# QM - calculating expectation value for velocity of an electron

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Calculating the energy eigenvalue, will give you $\langle v^2 \rangle$. This is how it's done:

$$\langle v^2 \rangle = \frac{2}{m}\langle T \rangle=\frac{2}{m}\langle \psi|\hat T|\psi\rangle=\frac{2}{m}\int\psi^*(x)\hat T \psi(x)dx$$

Where you should write $T$(the kinematic energy) as an operator. This can be done by writing it as a function of $x$ and $p$, and then replacing $p$ with its operator.

However this is not what we call the expectation value of speed. To calculate the expectation value of speed, we calculate the expectation value of its momentum:

$$\langle v \rangle = \frac{\langle p\rangle}{m}=\frac{1}{m}\int \psi^*(x)p\psi(x)dx$$

Which can be calculated either by transforming $\psi$ to the momentum space, or replacing $p$ with its operator $-\mathfrak i \hbar\frac{\partial}{\partial x}$.

An important thing to note is: $\langle v^2 \rangle \ne \langle v\rangle^2$ in general. E.g. consider the symmetric harmonic potential where $\langle v \rangle=0$ but $\langle v^2 \rangle > 0$. The difference is called variance $\sigma_v^2=\langle v^2 \rangle-\langle v \rangle^2$.

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### 71GA

Updated on August 08, 2020

• 71GA almost 2 years

How do we calculate the expectation value for speed? I have heard that we must first calculate the expectaion value for kinetic energy. Someone please explain a bit what options do we have.

• 71GA almost 9 years
Well i asked this because I cant find an anwser in my book which only describes operators of kinetic energy, potential energy, momentum, position and position square... If i write expectation value for speed, Google returns mostly these same operators...
• 71GA almost 9 years
Never mind I found it in this PDF - page 32 - Now give me some downvotes for being lazy :D
• 71GA almost 9 years
I have discovered that in this PDF they diferentiate the wavefunction over time but i have a stationary state! Do i have to multiply it with $\exp\frac{i}{\hbar E t}$ and then diferentiate it? Is there any easier way if i already calculated expectation value for kinetic energy $\langle T \rangle$?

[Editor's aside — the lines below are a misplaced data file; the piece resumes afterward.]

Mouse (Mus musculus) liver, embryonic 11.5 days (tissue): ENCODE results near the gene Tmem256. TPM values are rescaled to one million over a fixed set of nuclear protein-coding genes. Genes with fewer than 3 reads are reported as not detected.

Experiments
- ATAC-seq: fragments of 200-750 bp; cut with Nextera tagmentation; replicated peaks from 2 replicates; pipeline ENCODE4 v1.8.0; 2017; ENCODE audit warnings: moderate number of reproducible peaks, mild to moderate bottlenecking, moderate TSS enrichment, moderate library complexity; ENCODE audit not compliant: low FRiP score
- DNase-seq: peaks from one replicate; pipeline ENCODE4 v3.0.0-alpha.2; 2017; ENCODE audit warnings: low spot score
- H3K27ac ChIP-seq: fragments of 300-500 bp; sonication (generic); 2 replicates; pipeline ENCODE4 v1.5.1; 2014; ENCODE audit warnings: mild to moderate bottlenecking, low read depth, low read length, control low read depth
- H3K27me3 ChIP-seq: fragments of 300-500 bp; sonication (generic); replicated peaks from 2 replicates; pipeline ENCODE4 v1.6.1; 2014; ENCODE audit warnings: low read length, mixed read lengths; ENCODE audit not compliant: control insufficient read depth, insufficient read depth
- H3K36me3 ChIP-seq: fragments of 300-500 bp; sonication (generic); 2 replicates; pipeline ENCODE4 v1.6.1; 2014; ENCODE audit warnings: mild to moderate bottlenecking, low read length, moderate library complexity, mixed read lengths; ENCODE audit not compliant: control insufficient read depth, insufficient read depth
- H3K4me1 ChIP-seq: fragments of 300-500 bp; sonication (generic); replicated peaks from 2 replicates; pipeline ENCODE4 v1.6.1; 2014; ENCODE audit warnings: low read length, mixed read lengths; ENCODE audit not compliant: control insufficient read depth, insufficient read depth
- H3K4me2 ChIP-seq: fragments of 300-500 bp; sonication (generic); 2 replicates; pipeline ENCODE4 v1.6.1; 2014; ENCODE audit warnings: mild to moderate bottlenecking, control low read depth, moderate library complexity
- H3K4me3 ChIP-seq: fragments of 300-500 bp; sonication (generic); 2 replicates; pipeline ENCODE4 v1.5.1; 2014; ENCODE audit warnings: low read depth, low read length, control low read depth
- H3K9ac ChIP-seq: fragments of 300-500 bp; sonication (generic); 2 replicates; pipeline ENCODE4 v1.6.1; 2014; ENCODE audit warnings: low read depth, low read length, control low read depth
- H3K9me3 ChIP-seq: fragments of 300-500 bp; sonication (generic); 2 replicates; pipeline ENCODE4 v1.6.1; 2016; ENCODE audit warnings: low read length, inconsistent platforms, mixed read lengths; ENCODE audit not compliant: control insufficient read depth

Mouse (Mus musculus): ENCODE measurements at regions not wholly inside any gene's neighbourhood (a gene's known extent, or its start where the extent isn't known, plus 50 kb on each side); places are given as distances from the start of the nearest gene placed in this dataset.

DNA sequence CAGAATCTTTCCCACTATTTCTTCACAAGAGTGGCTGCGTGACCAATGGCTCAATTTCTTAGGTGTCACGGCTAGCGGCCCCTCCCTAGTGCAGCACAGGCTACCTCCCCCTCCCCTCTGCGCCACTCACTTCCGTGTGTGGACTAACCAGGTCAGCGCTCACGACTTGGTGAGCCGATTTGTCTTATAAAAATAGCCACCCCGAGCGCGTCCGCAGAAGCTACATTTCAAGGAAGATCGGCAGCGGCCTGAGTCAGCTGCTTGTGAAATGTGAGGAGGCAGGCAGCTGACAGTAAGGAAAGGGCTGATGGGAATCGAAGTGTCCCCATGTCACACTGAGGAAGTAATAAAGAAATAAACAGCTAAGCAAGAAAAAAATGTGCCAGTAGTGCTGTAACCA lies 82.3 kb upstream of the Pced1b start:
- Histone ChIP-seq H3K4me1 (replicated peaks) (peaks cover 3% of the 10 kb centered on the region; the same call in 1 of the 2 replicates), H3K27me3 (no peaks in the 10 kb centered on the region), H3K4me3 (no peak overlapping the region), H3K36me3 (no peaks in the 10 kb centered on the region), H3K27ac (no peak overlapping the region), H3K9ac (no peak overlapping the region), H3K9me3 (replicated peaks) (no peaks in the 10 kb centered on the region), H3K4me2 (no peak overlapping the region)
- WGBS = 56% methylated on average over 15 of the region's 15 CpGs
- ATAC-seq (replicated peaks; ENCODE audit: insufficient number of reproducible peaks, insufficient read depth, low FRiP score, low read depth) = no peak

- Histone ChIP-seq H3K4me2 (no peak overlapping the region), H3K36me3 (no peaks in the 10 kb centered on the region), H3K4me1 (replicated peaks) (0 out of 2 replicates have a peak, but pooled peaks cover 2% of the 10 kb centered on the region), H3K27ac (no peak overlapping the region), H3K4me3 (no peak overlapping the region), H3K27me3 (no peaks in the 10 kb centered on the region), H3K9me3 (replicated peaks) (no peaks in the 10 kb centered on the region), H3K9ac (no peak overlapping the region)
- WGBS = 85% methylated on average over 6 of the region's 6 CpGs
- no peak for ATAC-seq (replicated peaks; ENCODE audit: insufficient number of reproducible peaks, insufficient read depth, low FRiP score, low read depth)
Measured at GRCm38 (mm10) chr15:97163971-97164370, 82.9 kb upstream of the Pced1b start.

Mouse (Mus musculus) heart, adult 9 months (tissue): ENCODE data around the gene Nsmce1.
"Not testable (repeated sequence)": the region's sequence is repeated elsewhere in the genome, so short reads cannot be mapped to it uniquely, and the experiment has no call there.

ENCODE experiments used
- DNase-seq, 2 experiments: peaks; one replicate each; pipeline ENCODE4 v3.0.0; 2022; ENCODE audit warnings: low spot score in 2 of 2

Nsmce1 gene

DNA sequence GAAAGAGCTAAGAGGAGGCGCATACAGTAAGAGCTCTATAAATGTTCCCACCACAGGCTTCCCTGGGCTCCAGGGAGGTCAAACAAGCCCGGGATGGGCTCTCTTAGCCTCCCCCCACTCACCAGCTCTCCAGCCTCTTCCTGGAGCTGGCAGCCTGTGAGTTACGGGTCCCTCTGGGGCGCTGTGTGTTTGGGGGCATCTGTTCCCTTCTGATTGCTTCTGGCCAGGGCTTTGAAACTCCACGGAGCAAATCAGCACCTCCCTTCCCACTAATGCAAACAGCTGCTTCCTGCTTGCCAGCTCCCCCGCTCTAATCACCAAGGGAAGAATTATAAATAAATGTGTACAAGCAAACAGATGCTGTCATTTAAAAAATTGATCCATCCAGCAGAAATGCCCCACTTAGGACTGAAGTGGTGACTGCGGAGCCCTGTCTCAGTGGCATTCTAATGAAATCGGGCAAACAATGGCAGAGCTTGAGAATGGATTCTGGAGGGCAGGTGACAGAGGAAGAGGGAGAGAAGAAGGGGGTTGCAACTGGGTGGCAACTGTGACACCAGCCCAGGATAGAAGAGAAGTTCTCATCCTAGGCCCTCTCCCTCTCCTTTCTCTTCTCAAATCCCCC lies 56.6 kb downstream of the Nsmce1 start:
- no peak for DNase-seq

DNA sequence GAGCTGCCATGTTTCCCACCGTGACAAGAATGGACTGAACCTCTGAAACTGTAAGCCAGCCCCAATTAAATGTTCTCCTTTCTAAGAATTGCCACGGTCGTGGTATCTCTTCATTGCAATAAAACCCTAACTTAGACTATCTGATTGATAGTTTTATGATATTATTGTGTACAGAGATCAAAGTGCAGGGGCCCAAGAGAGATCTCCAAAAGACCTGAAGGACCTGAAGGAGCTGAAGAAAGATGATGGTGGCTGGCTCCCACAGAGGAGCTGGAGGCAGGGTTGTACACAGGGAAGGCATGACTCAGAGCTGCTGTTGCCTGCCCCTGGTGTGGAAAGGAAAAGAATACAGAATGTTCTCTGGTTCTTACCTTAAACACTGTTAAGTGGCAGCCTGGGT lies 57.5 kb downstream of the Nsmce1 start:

• Ruslan almost 9 years
You can't derive a vector ($\vec v$) from its square ($T\sim v^2$)
• 71GA almost 9 years
So this is not possible? $\langle E_k\rangle = \tfrac{1}{2}m\langle v \rangle^2 \longrightarrow \langle v\rangle = \sqrt{2 \langle E_k \rangle / m}$
• Ruslan almost 9 years
Well if you want just magnitude of velocity, then it's possible.
• 71GA almost 9 years
I will be satisfied with only a magnitude so far ... don-t know enough of QM yet to think about QM vectors :). Do zou think this classical approximation is good enough for a particle in a box. I mean i calculated $\langle E_k \rangle=338.79eV$.
• Ruslan almost 9 years
I think this still isn't quite good (compare $\sqrt{\left<v^2\right>}$ with $\left<|v|\right>$ for some random set of $v$), you'd better compute it from velocity operator not from kinetic energy.
• 71GA almost 9 years
After looking at @Ali's anwser I believe that you meant "momentum operator" instead of the "velocity operator". Thanks for pointing this out as i wasn't sure if i d get $\langle v \rangle^2$ or $\rangle v^2 \langle$ using the kinetic energy method - i guess it is the later huh - can i ask you, how do we know this? Why do we know that by using the kinetic energy method we get $\langle v^2\rangle$ and not $\langle v\rangle^ 2$? For the solution i will take Ali-s anwser.
• Ruslan almost 9 years
We know that we get $\left<v^2\right>$ because we find expectation value of $\frac{\hat p^2}{m^2}$ not $\frac{|\hat{\vec p}|}{m}$.
• dmckee --- ex-moderator kitten almost 3 years
While both the question and the selected answer seem to be conflating them, the expectation values of velocity and speed are not the same thing.For any sufficiently symmetric bound system $\langle v \rangle = 0$ while $\langle |v| \rangle > 0$.
• 71GA almost 9 years
Regarding your 1st paragraph. Why did you use the energy $\langle E \rangle$ and an operator $\hat{H}$ instead of $\langle E_k \rangle$ and an operator $\langle \hat{T}\rangle$?
• Ali almost 9 years
Oops, that's a mistake.